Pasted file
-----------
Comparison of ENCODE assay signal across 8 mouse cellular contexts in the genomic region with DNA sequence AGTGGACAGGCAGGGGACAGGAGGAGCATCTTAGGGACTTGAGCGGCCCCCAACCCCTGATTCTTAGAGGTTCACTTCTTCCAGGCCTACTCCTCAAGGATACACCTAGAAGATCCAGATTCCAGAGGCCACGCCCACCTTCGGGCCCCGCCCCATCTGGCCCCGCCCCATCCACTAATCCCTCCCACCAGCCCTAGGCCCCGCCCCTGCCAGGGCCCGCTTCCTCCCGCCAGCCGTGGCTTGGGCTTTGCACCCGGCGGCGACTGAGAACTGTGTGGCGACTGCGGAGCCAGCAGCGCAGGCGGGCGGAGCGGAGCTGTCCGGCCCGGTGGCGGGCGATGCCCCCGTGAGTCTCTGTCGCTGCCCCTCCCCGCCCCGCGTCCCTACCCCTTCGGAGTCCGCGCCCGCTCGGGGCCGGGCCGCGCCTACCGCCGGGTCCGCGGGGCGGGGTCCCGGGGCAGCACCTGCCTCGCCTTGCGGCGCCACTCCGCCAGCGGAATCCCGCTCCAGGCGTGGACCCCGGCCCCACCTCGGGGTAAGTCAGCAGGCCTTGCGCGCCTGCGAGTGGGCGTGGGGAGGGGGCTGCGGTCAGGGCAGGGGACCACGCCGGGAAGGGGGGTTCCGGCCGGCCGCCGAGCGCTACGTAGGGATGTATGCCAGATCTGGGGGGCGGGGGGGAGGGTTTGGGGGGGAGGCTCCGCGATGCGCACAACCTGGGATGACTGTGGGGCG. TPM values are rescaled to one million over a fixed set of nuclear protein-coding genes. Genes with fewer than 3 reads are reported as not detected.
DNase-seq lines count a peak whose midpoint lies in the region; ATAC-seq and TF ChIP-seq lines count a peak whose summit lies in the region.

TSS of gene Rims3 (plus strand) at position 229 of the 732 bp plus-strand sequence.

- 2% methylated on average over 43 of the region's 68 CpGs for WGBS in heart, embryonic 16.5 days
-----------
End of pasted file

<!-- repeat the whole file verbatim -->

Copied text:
Comparison of ENCODE assay signal across 8 mouse cellular contexts in the genomic region with DNA sequence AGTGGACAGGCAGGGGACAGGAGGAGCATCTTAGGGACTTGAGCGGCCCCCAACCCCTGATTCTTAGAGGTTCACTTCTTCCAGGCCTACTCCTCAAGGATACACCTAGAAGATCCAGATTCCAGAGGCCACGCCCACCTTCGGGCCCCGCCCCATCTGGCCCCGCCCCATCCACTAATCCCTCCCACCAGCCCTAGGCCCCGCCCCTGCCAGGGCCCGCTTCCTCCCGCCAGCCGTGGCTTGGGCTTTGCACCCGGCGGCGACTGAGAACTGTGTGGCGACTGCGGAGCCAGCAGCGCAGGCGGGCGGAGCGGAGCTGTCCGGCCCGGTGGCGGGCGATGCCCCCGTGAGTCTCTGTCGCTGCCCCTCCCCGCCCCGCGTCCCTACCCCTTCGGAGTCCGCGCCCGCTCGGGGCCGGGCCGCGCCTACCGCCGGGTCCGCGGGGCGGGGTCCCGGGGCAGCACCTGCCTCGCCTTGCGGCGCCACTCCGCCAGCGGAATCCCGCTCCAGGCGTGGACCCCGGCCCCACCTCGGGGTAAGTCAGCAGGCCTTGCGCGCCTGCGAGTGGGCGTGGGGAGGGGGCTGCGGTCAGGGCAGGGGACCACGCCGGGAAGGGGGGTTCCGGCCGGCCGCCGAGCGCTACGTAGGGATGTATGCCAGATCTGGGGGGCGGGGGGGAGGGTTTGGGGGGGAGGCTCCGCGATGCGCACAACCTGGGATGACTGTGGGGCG. TPM values are rescaled to one million over a fixed set of nuclear protein-coding genes. Genes with fewer than 3 reads are reported as not detected.
DNase-seq lines count a peak whose midpoint lies in the region; ATAC-seq and TF ChIP-seq lines count a peak whose summit lies in the region.

TSS of gene Rims3 (plus strand) at position 229 of the 732 bp plus-strand sequence.

- 2% methylated on average over 43 of the region's 68 CpGs for WGBS in heart, embryonic 16.5 days